As mentioned previously, we are aware that the landscapes associated with late eighteenth and early nineteenth century villas are both underrepresented on the Register, and vulnerable to development pressure. This was illustrated in stark terms by proposals for the erection of a new dwelling and pedestrian entrance at Oakwood, a Regency villa landscape which was recently added to the Register at Grade II. The new Pevsner for Bath (2003) comments that Oakwood (originally known as Smallcombe Villa), “is an unusual survival in Bath of a large Regency garden with water features, laid out by the landscape painter Benjamin Barker”. Barker began work on the site with his brother-in-law, the flower painter James Hewlett in 1814, and in 1817 the garden was considered of sufficient interest to be visited by Queen Charlotte.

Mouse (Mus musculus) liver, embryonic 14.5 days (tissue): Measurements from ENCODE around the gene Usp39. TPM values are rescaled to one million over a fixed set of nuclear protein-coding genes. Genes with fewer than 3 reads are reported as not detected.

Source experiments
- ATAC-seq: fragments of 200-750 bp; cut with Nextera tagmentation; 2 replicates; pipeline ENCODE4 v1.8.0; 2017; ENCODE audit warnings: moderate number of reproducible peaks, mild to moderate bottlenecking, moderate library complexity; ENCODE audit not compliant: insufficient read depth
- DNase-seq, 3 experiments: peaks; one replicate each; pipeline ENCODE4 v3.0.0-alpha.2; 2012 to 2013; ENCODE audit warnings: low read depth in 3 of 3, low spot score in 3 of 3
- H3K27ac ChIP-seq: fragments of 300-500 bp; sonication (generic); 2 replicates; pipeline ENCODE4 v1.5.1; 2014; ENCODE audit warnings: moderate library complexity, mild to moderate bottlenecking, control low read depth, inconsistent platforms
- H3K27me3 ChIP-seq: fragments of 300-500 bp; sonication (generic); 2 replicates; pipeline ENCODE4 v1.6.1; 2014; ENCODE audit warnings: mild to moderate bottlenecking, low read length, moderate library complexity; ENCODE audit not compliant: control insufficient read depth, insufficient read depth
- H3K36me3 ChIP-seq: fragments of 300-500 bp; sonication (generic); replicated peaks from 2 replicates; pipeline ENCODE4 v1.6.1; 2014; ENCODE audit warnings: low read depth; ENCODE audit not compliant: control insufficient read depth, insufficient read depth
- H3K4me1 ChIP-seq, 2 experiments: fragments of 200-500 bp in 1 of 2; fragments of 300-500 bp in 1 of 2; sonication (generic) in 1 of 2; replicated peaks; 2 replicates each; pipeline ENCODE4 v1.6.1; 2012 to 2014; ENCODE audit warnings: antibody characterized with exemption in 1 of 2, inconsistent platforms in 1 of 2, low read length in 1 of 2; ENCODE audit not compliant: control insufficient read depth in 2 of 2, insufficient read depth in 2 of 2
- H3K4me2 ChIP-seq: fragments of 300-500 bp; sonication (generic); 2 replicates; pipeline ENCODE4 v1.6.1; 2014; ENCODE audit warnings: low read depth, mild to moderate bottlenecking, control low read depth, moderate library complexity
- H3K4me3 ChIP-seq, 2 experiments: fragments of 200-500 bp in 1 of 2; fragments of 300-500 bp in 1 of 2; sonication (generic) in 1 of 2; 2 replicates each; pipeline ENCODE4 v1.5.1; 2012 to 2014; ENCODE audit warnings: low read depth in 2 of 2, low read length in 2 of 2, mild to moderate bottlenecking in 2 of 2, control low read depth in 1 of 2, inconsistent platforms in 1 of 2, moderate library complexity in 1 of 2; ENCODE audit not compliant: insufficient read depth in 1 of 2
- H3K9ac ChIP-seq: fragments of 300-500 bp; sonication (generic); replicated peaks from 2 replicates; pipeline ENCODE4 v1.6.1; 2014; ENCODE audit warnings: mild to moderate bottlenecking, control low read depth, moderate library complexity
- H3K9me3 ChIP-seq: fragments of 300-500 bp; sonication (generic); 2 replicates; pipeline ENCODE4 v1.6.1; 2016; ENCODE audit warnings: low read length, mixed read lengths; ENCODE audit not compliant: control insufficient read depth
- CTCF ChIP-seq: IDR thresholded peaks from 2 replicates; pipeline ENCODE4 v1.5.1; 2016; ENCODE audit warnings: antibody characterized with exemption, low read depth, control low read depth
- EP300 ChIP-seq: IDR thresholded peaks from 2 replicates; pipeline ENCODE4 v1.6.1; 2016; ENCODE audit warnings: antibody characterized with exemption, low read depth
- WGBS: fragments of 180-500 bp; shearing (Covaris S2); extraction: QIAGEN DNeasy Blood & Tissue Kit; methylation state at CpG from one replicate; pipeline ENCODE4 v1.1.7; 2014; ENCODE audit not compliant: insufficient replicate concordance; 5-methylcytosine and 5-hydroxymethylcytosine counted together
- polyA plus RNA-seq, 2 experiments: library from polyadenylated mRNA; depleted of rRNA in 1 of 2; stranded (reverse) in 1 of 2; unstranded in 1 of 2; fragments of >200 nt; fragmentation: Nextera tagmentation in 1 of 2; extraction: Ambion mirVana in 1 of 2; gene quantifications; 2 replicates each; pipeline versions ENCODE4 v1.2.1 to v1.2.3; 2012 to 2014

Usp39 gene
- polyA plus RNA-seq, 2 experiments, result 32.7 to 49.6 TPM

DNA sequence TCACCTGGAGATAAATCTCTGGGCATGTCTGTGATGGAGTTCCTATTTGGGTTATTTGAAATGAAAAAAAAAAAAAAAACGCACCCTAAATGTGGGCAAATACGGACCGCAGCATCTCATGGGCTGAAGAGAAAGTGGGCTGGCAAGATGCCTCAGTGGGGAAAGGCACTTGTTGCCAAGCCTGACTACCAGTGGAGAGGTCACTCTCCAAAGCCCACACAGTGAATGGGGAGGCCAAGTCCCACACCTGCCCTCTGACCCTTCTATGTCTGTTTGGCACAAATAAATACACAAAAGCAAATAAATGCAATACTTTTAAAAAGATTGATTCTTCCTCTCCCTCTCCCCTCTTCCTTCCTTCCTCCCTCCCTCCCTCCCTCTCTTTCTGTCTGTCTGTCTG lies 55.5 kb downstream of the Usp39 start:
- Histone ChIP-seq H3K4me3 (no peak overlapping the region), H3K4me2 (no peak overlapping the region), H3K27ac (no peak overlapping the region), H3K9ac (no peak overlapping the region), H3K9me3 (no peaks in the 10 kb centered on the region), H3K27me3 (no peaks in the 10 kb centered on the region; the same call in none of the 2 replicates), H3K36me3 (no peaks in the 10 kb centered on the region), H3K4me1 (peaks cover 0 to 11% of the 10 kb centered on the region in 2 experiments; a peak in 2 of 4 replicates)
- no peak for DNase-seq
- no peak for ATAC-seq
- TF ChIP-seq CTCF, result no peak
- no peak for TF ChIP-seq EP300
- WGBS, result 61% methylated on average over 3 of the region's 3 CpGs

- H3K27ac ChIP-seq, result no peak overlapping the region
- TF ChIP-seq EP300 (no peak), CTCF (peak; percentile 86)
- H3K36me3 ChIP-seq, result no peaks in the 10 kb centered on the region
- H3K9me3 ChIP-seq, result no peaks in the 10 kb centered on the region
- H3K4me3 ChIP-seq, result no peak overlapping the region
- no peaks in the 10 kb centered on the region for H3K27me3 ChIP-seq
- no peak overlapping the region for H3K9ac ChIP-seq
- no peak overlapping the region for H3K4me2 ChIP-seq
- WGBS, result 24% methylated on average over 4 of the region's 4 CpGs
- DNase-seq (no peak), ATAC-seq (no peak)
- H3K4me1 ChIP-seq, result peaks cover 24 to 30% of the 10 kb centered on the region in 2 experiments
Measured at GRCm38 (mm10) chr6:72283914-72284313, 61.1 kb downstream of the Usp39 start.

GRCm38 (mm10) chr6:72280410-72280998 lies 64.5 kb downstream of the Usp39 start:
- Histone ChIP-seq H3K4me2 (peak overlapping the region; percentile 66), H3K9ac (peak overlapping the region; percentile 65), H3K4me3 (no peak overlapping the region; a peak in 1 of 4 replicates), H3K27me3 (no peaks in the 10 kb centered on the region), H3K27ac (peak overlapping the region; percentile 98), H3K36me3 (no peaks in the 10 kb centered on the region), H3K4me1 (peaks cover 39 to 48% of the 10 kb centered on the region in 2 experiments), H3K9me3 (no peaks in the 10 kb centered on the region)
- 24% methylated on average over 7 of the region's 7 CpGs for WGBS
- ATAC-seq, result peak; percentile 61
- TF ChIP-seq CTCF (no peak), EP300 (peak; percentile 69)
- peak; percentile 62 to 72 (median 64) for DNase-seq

In objecting strongly to these proposals, John Clark commented that the proposed development would be completely unacceptable in design terms because it failed to respect the original design intention of this early nineteenth century Italianate villa garden which survives largely as it was originally laid out.